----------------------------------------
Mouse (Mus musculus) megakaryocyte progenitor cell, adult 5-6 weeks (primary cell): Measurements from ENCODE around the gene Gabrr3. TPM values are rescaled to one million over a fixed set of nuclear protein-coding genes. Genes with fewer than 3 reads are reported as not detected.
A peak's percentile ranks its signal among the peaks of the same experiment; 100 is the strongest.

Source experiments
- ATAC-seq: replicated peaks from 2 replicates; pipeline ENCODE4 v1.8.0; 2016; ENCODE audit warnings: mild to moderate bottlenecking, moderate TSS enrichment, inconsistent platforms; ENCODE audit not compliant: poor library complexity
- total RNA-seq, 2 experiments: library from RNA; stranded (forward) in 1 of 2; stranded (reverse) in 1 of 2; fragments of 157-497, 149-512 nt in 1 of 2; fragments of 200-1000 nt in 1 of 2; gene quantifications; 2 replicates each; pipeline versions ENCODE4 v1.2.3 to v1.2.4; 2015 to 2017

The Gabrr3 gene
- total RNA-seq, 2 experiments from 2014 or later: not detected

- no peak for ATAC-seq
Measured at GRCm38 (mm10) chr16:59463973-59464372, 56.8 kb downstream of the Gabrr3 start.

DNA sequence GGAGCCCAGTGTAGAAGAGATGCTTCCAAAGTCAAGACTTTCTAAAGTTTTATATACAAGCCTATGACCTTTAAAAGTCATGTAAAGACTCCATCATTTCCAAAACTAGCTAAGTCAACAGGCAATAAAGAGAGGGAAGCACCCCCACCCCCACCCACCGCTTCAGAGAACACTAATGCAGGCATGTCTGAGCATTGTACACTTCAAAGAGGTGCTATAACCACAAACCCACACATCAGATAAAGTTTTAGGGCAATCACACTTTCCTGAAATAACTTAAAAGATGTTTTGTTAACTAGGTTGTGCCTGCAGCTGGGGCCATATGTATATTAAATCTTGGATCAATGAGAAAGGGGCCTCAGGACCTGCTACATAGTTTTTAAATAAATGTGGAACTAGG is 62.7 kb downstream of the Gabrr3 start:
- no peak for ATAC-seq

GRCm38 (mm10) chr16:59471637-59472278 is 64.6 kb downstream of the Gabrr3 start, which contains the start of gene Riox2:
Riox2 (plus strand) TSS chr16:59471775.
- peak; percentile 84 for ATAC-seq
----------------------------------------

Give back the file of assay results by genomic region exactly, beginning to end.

Mouse (Mus musculus) megakaryocyte progenitor cell, adult 5-6 weeks (primary cell): Measurements from ENCODE around the gene Gabrr3. TPM values are rescaled to one million over a fixed set of nuclear protein-coding genes. Genes with fewer than 3 reads are reported as not detected.
A peak's percentile ranks its signal among the peaks of the same experiment; 100 is the strongest.

Source experiments
- ATAC-seq: replicated peaks from 2 replicates; pipeline ENCODE4 v1.8.0; 2016; ENCODE audit warnings: mild to moderate bottlenecking, moderate TSS enrichment, inconsistent platforms; ENCODE audit not compliant: poor library complexity
- total RNA-seq, 2 experiments: library from RNA; stranded (forward) in 1 of 2; stranded (reverse) in 1 of 2; fragments of 157-497, 149-512 nt in 1 of 2; fragments of 200-1000 nt in 1 of 2; gene quantifications; 2 replicates each; pipeline versions ENCODE4 v1.2.3 to v1.2.4; 2015 to 2017

The Gabrr3 gene
- total RNA-seq, 2 experiments from 2014 or later: not detected

- no peak for ATAC-seq
Measured at GRCm38 (mm10) chr16:59463973-59464372, 56.8 kb downstream of the Gabrr3 start.

DNA sequence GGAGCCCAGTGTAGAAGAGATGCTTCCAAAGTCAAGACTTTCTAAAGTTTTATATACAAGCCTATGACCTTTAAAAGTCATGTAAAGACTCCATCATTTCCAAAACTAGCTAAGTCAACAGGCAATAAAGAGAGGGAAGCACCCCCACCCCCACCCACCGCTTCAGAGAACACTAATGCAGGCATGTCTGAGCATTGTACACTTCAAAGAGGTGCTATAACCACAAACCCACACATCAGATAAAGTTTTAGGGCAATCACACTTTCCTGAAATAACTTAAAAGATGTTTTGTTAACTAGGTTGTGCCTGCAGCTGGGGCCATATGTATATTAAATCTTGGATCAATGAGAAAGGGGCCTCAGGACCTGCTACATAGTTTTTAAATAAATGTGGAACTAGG is 62.7 kb downstream of the Gabrr3 start:
- no peak for ATAC-seq

GRCm38 (mm10) chr16:59471637-59472278 is 64.6 kb downstream of the Gabrr3 start, which contains the start of gene Riox2:
Riox2 (plus strand) TSS chr16:59471775.
- peak; percentile 84 for ATAC-seq